[787] Microvessel Density Is Not Increased in Prostate Cancer: Digital Imaging of Tissue Microarray and Routine Sections

Tatjana Antic, David Binder, Masha Kocherginsky, Chuanhong Liao, Jerome Taxy, Aytek Oto, Maria Tretiakova. University of Chicago, Chicago

Background: Angiogenesis is considered a therapy target in many tumor systems including prostate cancer (PC). It is reported that there is increased vascularity in PC compared to normal prostate; however, this is not universally accepted. This study compares the microvessel density (MVD) of PC and normal prostate tissue using an automated approach to determine if MVD is a useful prognostic indicator and possible treatment target in PC.
Design: Tumor and normal prostatic tissue from 136 radical prostatectomy specimens was used to create tissue microarrays (TMA); an additional 60 radical prostatectomies were examined by routine histological sections. MVD was calculated by using CD31 immunohistochemical stain in ten 100X representative fields from tumor and normal tissue on routine sections, and in three to six 1.5 mm TMA cores. ACIS and Aperio automated systems were used to digitally analyze MVD in routine sections and TMA cores respectively. Wilcoxon signed rank test was used to compare MVD values in routine sections. In TMAs, a mixed effects model was used to account for multiple cores per patient.
Results: MVD was not significantly increased in tumors vs. normal prostate tissue in routine sections (p=0.269), and was lower in tumors in the TMAs (p=0.024). Both the vessel count and vessel area were higher in normal than in tumor in routine sections by ACIS analysis (p<0.001). Aperio analysis additionally showed significantly higher values in normal tissue for vessel area (p=0.009) and lumen (p<0.001), whereas vessel perimeter and wall thickness were not significantly different (p=0.06 and p=0.25, respectively). Comparison of low grade (n=168 cores) vs. high grade PC (n=30 cores) on TMA showed no significant difference between MVD (p=0.05), vessel area (p=0.88), perimeter (p=0.91), lumen (p=0.21) or wall thickness (p=0.93).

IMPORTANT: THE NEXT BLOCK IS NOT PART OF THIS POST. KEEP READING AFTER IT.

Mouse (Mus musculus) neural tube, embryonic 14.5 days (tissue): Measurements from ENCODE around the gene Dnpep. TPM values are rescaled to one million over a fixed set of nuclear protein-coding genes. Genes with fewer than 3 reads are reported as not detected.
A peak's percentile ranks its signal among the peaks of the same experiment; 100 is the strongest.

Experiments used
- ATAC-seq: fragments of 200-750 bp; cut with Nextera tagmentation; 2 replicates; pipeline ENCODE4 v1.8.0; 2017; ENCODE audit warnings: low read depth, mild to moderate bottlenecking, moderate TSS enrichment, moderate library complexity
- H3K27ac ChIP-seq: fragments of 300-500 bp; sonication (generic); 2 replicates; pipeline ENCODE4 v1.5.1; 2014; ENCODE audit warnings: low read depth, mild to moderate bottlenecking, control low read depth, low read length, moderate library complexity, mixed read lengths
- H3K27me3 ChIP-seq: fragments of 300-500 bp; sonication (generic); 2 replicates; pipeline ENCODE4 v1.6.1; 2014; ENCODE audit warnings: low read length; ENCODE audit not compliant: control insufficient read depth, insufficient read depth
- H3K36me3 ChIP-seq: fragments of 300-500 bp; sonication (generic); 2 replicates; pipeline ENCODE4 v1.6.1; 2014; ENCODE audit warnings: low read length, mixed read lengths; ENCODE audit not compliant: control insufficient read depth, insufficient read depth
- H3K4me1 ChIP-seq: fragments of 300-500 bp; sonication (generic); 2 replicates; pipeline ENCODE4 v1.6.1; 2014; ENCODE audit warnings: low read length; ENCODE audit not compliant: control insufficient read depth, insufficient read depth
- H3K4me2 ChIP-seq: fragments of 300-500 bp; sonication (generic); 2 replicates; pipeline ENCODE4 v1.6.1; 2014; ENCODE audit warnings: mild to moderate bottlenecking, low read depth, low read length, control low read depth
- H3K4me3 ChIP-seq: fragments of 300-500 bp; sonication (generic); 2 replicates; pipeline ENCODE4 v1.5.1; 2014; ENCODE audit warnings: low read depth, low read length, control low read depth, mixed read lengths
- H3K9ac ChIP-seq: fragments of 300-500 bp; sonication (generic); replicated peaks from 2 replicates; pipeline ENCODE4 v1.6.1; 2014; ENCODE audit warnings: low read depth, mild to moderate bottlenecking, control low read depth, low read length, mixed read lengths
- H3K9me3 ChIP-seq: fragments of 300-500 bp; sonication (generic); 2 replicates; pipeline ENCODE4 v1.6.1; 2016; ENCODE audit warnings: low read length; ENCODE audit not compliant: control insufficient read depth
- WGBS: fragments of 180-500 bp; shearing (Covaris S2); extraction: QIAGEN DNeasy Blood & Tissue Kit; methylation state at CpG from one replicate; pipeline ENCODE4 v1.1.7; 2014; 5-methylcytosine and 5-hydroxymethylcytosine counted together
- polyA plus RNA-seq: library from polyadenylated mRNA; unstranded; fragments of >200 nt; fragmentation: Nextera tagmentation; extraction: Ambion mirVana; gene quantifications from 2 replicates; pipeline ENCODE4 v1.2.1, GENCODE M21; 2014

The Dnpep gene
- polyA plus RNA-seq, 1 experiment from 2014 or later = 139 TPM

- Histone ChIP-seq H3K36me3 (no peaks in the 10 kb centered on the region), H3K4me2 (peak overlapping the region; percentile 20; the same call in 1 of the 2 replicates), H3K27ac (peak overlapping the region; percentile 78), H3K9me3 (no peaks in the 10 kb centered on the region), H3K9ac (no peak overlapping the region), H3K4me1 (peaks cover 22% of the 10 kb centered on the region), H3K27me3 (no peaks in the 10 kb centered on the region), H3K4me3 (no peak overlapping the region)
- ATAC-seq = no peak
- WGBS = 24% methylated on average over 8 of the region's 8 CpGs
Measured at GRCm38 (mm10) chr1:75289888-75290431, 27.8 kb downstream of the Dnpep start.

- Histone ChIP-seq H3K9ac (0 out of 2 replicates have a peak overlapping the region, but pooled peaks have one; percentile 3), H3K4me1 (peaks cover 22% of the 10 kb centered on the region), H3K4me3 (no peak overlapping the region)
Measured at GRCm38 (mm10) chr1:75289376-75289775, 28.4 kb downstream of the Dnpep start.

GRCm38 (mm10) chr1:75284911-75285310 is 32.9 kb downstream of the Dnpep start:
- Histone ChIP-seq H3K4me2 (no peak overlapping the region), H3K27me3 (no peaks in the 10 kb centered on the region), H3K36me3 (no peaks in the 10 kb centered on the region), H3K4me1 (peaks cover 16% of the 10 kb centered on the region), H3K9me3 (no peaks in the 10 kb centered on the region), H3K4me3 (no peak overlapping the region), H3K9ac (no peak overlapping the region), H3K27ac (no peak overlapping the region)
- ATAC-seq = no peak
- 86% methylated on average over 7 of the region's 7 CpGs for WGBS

Conclusions: The results, using two different approaches, show that MVD is not increased in PC compared to normal prostate. By calculating MVD from representative fields instead of vascular "hotspots" and using automated quantitation, we attempted to eliminate sources of bias possibly contributing to previous contradictory results. Similar MVD of low and high grade tumors indicate that MVD is neither an important nor reliable prognostic indicator for PC, and that antiangiogenesis drugs might not be of value.
Category: Genitourinary (including renal tumors)

Tuesday, March 20, 2012 1:00 PM

Poster Session IV # 114, Tuesday Afternoon

 

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